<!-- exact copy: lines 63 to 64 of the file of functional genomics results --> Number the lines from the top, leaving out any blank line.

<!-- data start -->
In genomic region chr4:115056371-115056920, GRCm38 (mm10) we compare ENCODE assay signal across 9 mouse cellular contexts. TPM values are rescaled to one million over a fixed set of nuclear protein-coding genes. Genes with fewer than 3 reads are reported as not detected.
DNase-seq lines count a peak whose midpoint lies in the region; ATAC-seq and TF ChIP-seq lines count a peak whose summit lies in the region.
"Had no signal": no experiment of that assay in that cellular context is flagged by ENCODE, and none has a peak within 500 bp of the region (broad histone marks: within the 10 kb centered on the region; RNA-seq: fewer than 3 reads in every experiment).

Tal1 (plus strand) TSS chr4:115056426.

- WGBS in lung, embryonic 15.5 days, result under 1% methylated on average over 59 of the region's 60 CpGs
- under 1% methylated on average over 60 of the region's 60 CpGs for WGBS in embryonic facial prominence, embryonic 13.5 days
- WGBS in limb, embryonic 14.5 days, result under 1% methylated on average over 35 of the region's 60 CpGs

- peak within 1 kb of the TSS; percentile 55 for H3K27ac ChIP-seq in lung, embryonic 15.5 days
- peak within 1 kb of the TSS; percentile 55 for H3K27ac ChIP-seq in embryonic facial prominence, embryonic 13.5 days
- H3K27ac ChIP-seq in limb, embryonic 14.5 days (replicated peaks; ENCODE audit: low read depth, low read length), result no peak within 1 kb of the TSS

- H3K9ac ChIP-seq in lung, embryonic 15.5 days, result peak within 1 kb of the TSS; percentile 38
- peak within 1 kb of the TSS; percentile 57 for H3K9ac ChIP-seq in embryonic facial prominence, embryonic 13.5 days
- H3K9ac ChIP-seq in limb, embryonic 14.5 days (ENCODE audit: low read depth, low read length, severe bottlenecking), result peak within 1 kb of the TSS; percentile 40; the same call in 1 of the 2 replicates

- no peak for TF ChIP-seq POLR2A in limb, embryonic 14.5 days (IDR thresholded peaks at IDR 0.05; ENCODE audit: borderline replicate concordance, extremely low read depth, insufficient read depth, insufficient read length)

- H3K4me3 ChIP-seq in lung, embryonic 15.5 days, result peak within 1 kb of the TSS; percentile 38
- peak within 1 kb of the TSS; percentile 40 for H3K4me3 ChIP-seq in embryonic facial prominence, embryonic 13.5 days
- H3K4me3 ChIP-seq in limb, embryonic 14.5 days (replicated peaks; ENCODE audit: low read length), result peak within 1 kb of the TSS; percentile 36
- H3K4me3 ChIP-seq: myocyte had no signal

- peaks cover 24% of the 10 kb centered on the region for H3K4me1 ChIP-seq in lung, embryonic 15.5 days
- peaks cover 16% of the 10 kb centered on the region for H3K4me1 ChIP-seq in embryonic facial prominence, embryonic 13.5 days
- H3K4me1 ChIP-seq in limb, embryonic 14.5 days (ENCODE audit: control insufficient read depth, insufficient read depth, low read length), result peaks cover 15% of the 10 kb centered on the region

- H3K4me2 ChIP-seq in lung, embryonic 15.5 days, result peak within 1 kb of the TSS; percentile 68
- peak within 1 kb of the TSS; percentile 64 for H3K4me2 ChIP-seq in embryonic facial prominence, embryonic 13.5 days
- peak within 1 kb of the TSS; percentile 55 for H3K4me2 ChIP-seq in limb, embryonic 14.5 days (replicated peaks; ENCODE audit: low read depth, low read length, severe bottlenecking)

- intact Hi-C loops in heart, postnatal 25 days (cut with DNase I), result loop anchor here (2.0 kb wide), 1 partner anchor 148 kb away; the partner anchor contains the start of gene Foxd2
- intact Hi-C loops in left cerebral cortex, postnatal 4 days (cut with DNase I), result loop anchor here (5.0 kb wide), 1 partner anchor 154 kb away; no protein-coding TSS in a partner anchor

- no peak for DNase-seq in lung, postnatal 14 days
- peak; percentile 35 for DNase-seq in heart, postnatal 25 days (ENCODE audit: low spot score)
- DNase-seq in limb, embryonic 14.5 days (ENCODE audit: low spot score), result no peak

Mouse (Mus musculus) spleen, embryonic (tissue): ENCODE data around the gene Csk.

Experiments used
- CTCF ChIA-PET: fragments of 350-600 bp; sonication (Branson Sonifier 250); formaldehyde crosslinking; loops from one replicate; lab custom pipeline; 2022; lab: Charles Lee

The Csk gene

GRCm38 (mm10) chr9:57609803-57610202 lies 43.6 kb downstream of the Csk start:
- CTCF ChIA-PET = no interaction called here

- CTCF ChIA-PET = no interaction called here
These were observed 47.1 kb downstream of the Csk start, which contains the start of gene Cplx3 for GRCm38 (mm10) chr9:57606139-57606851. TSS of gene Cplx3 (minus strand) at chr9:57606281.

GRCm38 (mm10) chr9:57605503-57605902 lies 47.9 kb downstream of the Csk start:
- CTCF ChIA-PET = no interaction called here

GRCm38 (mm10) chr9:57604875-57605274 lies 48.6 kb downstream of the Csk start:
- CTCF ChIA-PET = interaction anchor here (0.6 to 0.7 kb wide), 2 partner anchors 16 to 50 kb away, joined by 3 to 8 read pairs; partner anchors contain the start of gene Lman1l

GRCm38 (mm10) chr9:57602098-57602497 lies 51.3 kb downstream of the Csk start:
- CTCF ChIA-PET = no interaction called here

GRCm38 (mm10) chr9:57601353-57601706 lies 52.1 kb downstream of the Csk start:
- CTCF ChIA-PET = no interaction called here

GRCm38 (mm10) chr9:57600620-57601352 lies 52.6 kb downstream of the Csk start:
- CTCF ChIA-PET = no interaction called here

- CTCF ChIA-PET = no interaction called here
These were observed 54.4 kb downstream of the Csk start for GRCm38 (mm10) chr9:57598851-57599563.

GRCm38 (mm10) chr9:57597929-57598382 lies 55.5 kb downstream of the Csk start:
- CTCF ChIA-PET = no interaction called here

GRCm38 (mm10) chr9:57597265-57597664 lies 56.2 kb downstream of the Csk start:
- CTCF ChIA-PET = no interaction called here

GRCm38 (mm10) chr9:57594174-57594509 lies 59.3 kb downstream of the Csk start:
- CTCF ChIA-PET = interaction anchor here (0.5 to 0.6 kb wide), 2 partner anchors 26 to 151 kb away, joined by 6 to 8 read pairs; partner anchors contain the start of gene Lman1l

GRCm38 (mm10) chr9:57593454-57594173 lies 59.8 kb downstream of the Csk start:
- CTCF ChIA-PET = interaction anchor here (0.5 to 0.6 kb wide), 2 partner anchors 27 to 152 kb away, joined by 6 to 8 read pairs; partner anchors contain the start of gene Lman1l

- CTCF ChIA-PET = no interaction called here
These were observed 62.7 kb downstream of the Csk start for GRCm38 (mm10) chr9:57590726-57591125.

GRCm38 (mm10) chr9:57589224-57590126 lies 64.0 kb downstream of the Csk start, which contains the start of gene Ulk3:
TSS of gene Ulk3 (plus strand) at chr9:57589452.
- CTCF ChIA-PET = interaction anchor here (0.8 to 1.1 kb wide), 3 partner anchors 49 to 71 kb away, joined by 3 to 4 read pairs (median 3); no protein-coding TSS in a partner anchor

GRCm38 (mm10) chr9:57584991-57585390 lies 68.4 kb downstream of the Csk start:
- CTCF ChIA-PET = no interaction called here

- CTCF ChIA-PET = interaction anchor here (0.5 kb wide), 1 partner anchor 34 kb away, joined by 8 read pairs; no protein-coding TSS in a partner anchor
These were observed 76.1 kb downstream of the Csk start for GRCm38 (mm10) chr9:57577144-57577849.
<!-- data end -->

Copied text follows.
GRCm38 (mm10) chr9:57584991-57585390 lies 68.4 kb downstream of the Csk start:
- CTCF ChIA-PET = no interaction called here